Oh, my God! This poem hit home like you would never believe! I am a smoker and have been for years.. I am 43 now and my children have been telling me for years to quit. I have cut down a lot, but this really did it for me.. I have a new baby granddaughter, who I want to see grow up. I am going to print this out and read it every day until I finally reach my goal of never lighting up again. Thank you so much. You can never know how much this helped.
Reviewed by Jim Dunlap 5/22/2004
Such a sad story, and unfortunately, all too common. I have lost so many friends to cigarettes. It is a terrible thing. I wish the cigarette companies and the Republican politicians who work for them could suffer as people like your father and you suffered.
Reviewed by Hanley Harding 5/1/2004
Very nice! I had an acquaintance who regularly went downstairs, while in the VA hospital, to smoke cigarettes, all the while dying of emphysema. He had one last cigarette on the day his heart gave out. It can be more addictive than most of us know.

Hanley
Reviewed by Joyce Hale 3/29/2004
Welcome, Nancy!! What a poem with which to enter! Excellent, and sad.
Reviewed by Regis Auffray 3/2/2004
Powerful write about an very nasty addictive substance. This is much like the theme of my latest post at the Den. Thank you for sharing this, Nancy. There is so much truth and valid emotion in this poem. Love and peace. Regis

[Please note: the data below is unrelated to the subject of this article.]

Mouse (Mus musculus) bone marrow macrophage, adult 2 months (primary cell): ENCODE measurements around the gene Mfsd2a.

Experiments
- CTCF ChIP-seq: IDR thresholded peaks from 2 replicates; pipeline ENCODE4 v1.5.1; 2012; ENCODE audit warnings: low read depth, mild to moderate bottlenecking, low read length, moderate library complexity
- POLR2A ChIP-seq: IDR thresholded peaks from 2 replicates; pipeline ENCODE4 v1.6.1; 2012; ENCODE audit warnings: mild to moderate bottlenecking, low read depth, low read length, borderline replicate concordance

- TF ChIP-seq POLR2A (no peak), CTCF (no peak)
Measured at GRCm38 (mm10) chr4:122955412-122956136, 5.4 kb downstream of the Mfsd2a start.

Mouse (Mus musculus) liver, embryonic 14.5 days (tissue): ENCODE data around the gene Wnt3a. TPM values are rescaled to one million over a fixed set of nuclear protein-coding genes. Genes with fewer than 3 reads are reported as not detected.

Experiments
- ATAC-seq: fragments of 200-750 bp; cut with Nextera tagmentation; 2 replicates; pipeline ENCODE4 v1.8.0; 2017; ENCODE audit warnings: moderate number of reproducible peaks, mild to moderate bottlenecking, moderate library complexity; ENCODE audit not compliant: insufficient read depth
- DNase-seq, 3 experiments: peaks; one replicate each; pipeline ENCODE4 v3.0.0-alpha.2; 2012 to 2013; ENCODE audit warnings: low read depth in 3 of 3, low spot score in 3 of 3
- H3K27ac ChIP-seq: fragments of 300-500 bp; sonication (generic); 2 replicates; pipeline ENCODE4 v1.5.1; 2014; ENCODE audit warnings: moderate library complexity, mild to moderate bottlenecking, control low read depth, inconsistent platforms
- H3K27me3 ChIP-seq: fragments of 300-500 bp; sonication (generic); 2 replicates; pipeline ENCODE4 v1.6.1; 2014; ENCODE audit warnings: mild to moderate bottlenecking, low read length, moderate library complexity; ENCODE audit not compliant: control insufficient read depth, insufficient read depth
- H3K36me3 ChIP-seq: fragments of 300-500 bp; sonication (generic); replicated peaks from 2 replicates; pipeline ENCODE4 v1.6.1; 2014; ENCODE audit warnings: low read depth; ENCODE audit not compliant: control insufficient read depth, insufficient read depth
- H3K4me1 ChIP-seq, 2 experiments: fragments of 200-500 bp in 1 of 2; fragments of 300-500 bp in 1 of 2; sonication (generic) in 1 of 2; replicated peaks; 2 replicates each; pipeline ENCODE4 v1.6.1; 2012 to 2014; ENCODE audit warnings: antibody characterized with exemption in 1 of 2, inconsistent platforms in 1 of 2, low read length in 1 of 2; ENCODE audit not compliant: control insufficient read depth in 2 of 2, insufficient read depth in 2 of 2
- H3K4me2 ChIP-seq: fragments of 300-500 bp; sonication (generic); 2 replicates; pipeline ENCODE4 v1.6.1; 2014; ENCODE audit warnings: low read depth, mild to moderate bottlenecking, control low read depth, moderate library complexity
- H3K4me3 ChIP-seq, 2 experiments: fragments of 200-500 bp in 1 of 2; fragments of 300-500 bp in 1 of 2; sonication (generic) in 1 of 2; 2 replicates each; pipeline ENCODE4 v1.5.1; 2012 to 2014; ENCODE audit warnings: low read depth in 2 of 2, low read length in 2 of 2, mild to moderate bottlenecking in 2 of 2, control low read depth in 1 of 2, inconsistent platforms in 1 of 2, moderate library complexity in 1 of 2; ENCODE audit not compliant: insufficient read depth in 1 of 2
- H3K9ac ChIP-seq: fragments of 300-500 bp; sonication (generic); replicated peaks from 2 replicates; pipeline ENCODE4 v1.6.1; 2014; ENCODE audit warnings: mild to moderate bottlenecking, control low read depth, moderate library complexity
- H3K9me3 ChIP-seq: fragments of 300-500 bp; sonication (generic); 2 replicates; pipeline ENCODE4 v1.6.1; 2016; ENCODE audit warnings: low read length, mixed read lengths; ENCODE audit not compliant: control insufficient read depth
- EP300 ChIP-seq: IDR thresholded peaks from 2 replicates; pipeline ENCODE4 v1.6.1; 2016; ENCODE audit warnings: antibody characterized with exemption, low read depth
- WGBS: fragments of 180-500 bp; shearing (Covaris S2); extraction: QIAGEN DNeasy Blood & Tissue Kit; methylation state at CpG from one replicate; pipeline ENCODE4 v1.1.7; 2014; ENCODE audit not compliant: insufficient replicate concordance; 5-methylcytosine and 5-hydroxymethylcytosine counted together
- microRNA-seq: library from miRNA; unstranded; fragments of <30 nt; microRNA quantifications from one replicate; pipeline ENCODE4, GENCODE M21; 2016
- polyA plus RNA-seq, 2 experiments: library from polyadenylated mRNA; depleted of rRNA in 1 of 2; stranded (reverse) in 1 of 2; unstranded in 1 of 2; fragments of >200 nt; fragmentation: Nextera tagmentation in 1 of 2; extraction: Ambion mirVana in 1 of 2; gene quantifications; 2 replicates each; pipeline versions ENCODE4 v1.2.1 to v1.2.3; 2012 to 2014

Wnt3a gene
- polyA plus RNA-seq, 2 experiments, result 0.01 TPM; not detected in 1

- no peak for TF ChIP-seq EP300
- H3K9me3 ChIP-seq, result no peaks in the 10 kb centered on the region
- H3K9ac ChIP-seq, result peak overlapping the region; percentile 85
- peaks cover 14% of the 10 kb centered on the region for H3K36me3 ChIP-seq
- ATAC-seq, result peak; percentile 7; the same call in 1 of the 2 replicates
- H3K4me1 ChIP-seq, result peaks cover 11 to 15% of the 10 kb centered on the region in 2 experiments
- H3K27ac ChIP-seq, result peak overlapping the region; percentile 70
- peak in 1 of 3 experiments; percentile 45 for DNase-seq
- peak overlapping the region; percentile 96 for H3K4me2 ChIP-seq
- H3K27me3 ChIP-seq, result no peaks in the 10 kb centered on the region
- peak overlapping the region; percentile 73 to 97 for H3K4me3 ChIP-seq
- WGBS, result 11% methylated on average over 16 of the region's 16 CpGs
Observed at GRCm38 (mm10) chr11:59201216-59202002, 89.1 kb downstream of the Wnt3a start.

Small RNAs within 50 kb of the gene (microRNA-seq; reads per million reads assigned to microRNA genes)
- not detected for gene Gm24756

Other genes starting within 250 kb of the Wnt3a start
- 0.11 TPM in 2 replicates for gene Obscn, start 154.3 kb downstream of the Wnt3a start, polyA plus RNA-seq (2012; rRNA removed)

Reviewed by Candy T (Reader) 2/27/2004
This is stark, powerful and has left me feeling really disturbed. It has all the makings of a good poem (ability to move reader, etc) and all the makings of a sad loss. I don't know you but almost feel like I do now.
Reviewed by Michelle Kidwell Power In The Pen 2/22/2004
Wow, this is a heartbreaking write, keep up the great work...
God Bless
~Michelle~
Reviewed by Alain Gracio 2/22/2004
i had to get my kleenex out and wipe my tears. This is very touching and a profound statement to quit smoking. Thank you for sharing it.
Reviewed by Karen Cino 2/22/2004
Excellent write Nancy. I'm so sorry for your loss. I finally quit smoking after having my kids beg me to stop. Very strong verses and imagery.

Welcome to the den. IT's a great place to call your second home.

Karen
Reviewed by Karen Lynn Vidra, The Texas Tornado 2/22/2004
heartbreaking write, nancy! thanks for sharing! welcome to the den; we are so glad you are here!

(((HUGS))) and much love, a new tx. friend, karen lynn. :D (live just south of fort worth, on the johnson county line, in burleson.)
Reviewed by E T Waldron 2/22/2004
Oh my! This is heartwrenching! A superbly crafted write! Welcome to the Den, Nancy;-)Eileen